Princes Risborough to Wendover


Leaving habitation behind you, spend the day following one of Britain’s most ancient trackways dating back over 5000 years, through woodland and hills, encountering a remarkable and barely noticed Neolithic burial site; a small gem of a floral nature reserve; a hidden hillfort; and a brush with Chequers, favoured country retreat for Britain’s Prime Ministers for over a century.  Ending on a panorama from Coombe Hill before the descent leads you into the pretty village of Wendover where there are optional alluring and restorative café options for the leg-weary.

Route Summary

Moderate (strenuous in places) / 8 out of 10

6.8 miles / 11 kilometres

OS Explorer 181

Dog Friendly


How to get here


Eat and drink

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The Ridgeway

The Ridgeway is an ancient trackway that is thought to be Britain’s oldest road. Travellers have been using the Ridgeway for at least 5,000 years>>

Whiteleaf Neolithic Burial Mound

This Neolithic barrow, or burial mound, is one of the earliest monuments in southern Britain dating back some 4000 years>>


With a history dating back to Tudor times, Chequers has been the country retreat of the British Prime Minister for over a century>>

Cymbeline's Castle

Cymbeline’s Castle is the remains of a motte-and-bailey castle with evidence of Iron Age, Roman and Medieval occupation>>

Coombe Hill

Coombe Hill is the highest viewpoint in the Chiltern Hills and on a clear day you can see all the way to the Cotswolds>>

Route Map

Begin Walk

Start: Princes Risborough Station


Turn left out of Princes Risborough station taking the slip road up to the main road; turn right on Station Road to follow it slightly up and round, swinging left (crossing over and ignoring the right turn off). Then, after  a further 100m, before the Bird in Hand pub, turn right down Poppy Road.


After a few hundred metres you will join a main road. Taking care, cross the busy road when you can. Now, on the left side of the road, carry straight on ignoring the cul-de-sac on your left and a short distance ahead you’ll see a metal signposted lane to your left: Upper Icknield Way.


Take this left turn – you will follow this for the next 20 minutes.

You will be passing suburban development on your left but can distract yourself from time to time with views of the Chiltern Hills to your right. You should now begin to see the beautiful red kites sailing overhead; they will become a feature of your day. The path you are on is The Ridgeway and will take you to the beckoning hills directly ahead.

Ignoring all footpath’s off, continue straight on.

You will pass across a school entrance (with the school on your left) and soon after cross a suburban road. Continue on following the signposted Upper Icknield Way heading, in a few hundred metres, towards a football ground where the housing on your left ends. With the football pitch now visible through the hedge on your left, you will now encounter a clearly signposted right turn marked The Ridgeway.


Take this right turn to enter farmland with a hedge on your right; you should now just be able to see the grey/white outline of the historic white cross high to your left. For me, this is the start of the walk and, despite the ascent ahead, always provides a delicious pang of expectation and, dare I say it, adventure!  However, you may find yourself having a completely pang-free moment, no matter, press on.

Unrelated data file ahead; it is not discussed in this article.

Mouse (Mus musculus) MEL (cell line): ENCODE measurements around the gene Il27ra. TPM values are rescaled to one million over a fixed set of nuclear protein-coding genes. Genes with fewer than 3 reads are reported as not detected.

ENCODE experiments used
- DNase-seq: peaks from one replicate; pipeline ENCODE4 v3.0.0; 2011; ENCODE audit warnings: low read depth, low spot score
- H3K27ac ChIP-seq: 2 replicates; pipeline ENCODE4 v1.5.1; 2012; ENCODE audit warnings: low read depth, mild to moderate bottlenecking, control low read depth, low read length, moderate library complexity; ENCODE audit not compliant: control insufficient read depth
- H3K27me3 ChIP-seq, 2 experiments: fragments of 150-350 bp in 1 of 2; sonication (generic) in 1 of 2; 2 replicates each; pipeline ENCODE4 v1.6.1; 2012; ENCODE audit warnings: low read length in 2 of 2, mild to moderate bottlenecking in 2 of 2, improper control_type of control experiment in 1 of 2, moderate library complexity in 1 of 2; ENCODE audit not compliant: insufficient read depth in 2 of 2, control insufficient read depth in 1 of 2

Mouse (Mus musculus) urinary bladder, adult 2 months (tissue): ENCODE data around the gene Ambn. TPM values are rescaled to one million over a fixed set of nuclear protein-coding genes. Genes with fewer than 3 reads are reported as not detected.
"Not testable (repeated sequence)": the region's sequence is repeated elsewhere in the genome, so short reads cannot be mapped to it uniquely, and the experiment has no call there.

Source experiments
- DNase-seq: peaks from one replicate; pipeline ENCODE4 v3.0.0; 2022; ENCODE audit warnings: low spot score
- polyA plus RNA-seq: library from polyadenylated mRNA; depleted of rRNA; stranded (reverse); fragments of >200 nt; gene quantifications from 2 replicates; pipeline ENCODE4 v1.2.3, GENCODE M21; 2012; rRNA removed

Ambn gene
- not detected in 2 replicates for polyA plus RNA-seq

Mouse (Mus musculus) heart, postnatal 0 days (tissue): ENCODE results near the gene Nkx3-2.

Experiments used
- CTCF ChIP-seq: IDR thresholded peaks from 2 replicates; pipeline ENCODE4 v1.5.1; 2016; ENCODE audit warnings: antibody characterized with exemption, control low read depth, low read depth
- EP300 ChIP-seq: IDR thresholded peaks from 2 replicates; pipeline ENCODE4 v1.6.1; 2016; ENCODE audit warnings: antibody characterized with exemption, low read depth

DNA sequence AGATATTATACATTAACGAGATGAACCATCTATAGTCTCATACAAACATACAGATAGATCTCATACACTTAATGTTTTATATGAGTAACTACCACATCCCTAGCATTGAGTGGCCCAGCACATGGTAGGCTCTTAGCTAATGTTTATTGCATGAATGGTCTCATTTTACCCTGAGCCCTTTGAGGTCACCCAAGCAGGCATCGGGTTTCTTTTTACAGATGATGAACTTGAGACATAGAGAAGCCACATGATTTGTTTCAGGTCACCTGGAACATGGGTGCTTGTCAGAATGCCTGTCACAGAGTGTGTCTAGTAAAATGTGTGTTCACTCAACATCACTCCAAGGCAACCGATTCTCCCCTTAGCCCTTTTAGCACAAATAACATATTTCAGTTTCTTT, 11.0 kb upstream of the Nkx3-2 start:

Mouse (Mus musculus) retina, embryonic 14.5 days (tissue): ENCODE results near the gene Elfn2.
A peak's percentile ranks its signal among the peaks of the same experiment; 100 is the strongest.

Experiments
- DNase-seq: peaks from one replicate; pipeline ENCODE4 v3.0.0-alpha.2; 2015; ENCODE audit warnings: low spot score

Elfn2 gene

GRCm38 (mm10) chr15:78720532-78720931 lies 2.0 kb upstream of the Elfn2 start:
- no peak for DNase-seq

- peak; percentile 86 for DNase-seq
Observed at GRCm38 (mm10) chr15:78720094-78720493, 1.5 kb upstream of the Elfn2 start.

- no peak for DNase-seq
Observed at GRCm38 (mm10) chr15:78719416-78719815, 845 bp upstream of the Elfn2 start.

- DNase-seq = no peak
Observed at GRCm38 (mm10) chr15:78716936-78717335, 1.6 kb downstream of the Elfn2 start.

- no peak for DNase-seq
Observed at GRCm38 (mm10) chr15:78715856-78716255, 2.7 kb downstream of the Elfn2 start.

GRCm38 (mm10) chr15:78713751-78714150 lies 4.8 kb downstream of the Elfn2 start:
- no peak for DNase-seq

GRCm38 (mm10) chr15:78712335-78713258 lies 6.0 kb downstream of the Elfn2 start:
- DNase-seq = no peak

A few hundred metres further on, as soon as the path enters the shrubs and woodland be sure to follow the right-hand track straight ahead and directly upwards.


Shortly uphill, crossing a junction of footpaths, continue straight up following the steps all the way. Take your time…

As it climbs the woodland eventually gives way at a stile to open ground. Passing through, continue up the path directly ahead of you.

For those of you with the capacity for deferred gratification, resist the temptation to turn around and admire the view no matter how breathless you might be.  After a couple of hundred metres you’ll see a very handy topographical stone pillar and just behind it a bench on which you can rest your butt.

You have earned this moment to pause and gaze.


Continue directly into the woods, behind the bench, passing through a metal stile. The path faintly diverges here with a right and left fork – take the lower left fork (it won’t matter if you get this wrong, but this route will make navigation a little clearer).  After 100m you’ll pass through another metal stile to a rising road.

Descend to the road and follow the Ridgeway sign pointing right, uphill, towards a barely visible car park on the opposite side of the road.


After 50m take the signposted Ridgeway bridleway sign on the opposite side, left, up around the car park. With the car park on your right follow the path, signposted, as you continue through the wood.

Look out in a short while for hummocks and hollows in the ground to your right and left which are the remnants of trenches dug by soldiers practising trench digging prior to the First World War. Such a beautiful location in which to prepare for something quite different, so awful and, at that time, unseen –  a poignant thought.

Continue on the signposted route through the trees to emerge after a few hundred metres to a gate leading to another open view.


Pass through the stile and take a moment to ascend the chalky mound immediately to your left: this is the Whiteleaf Neolithic Burial Mound carbon dated as over 5000 years old.


Now, turning your back on the splendid view, head towards a clearly marked signpost pointing you ahead into the trees and then downhill through the metal stile.  (Ignore the descending path on the opposite side to entry point).